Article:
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NCERT TEXTBOOK QUESTIONS SOLVED
Q1. Were the ideas of the Upanishadic thinkers different from those of the fatalists and materialists ? Give reasons for your answers.
Answer: The ideas of the Upanishadic thinkers is not much different from those of the fatalists and materialists. This is brought out by the following arguments.
(i) The essence of the philosophy of Jainism was already in existence in India, even before the birth of Lord Mahavir and Vardhaman.
(ii) Ahimsa or non-violence is the most important principle of Jainism. But this also form the basic thought of Hindu religion. Thus, there is a lot of similarity between the both the streams of the religion.
(iii) Upanishada believes and teaches Karma Theory. It means men and women should act and not worry about getting rewards. Fatalists also believed in the idea of work without thinking of the consequences. Thus there is a lot of similarity between the two.
(iv) Both fatalists and materislists believe that human beings are made , of four elements, earth, water, sky, air and fire.
Thus, we are inclined to agree that the idea of the Upanishad thinkers Eire not much different from that of the fatalists and materialists.
Q2. Summarise the central teachings of Jainism.
Answer:The main teaching of Jainism is as follows:
(i) The entire world is animated. Life exits even in rocks and stones normally considered non-living.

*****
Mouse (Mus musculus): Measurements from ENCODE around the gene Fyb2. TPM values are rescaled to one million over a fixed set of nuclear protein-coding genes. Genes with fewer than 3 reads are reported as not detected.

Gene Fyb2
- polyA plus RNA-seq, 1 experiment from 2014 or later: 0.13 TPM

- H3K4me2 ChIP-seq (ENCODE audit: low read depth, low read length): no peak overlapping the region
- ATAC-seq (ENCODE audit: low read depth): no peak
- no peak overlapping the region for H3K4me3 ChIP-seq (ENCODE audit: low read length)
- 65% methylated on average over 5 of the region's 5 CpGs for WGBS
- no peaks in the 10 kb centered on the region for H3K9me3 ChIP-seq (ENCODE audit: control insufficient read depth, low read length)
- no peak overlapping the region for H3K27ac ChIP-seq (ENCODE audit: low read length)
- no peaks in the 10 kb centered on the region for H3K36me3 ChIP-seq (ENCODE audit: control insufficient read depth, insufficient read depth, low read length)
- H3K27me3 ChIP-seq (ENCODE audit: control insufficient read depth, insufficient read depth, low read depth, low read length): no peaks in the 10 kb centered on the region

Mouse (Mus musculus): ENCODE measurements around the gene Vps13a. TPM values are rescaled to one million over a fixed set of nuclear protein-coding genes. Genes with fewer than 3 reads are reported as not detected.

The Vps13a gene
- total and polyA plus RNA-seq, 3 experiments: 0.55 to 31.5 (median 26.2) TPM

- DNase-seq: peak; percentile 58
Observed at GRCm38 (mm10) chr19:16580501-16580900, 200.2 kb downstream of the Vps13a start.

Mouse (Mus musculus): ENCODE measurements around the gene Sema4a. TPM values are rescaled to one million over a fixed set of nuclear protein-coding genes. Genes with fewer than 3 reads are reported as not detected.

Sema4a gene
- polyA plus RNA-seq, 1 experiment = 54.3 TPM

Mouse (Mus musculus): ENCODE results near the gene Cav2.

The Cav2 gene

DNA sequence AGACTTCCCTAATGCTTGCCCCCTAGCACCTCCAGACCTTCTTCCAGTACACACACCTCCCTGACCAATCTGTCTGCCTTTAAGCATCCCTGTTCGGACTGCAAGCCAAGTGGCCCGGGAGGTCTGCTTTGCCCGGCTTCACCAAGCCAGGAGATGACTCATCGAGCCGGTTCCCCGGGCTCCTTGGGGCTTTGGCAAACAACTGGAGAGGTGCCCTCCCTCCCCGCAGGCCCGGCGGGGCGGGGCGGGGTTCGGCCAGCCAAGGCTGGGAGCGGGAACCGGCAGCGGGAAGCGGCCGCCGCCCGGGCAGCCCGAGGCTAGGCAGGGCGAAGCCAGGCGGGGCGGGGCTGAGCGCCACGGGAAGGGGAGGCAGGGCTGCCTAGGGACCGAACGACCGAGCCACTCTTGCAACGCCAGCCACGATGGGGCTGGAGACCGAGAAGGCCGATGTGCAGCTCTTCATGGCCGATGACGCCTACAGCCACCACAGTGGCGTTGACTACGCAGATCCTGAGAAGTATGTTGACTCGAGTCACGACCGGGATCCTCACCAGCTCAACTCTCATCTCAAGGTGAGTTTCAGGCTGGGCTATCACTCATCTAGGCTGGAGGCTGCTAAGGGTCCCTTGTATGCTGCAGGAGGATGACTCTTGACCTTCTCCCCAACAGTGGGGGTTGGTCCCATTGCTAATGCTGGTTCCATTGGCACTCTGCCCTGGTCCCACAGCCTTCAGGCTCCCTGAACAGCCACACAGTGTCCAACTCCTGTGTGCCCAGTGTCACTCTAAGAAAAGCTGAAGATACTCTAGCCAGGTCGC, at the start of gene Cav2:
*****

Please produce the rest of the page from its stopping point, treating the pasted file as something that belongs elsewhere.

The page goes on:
(ii) The principle of non-violence is practised in extreme from in Jainism. No harms should be caused to animals, plants and insects and other living beings that may include rocks and stones too. This is notable that Jains are forbidden to eat late night lest they kill insects by mistake.
(iii) The cycle of birth and rebirth is shaped through karma. If one is to escape this cycle of karma, one must practise ascetics and penance. It is possible when one renounces the world. So one has to live in monastery to attain salvation.
(iv) Jain monks have to take vows to observe the following:
(a) Not to kill anyone
(b) Not tell lies
(c) Not to posses property
(d) To observe celibacy.
Q3. Discuss the role of the begums of Bhopal in preserving the stupa at Sanchi.
Answer: Begums of Bhopal made a great contribution to the preservation of the Stupa of Sanchi. Following are the major contribution made by them.
(a) Shahejahan Begum and her successor Sultan Jahan Begum of Bhopal were the rulers of Bhopal, who made generous grants to the preservation of the Stupa of Sanchi.
(b) A museum was built near the stupa and it was built mainly on the financial support of Begum Sultan Jahan Begum.
(c) The support to preserve the stupa came from the Europeans also.
(d) French and British both took the plaster cast copies of the pillars of the stupas to be displayed in the museums at France and Britain. They also contributed financially to preserve the stupa.
Q4. Read this short inscription and answer: In the year 33 of the maharaja Huvishka (a Kushana ruler), in the first month of the hot season on the eighth day, a Bodhisatta was set up at Madhuvanaka by the bhikkhuni Dhanavati, the sister’s dau ghter of the bhikkhuni Buddhamita, who knows the Tipitaka, the female pupil of the bhikkhu Bala, who knows the Tipitaka, together with her father and mother.
(a) How did Dhanavati date her inscription?
(b) Why do you think she installed an image of the Bodhisatta?
(c) Who were the relatives she mentioned?
(d) What Buddhist text did she know?
(e) From whom did she learn this text?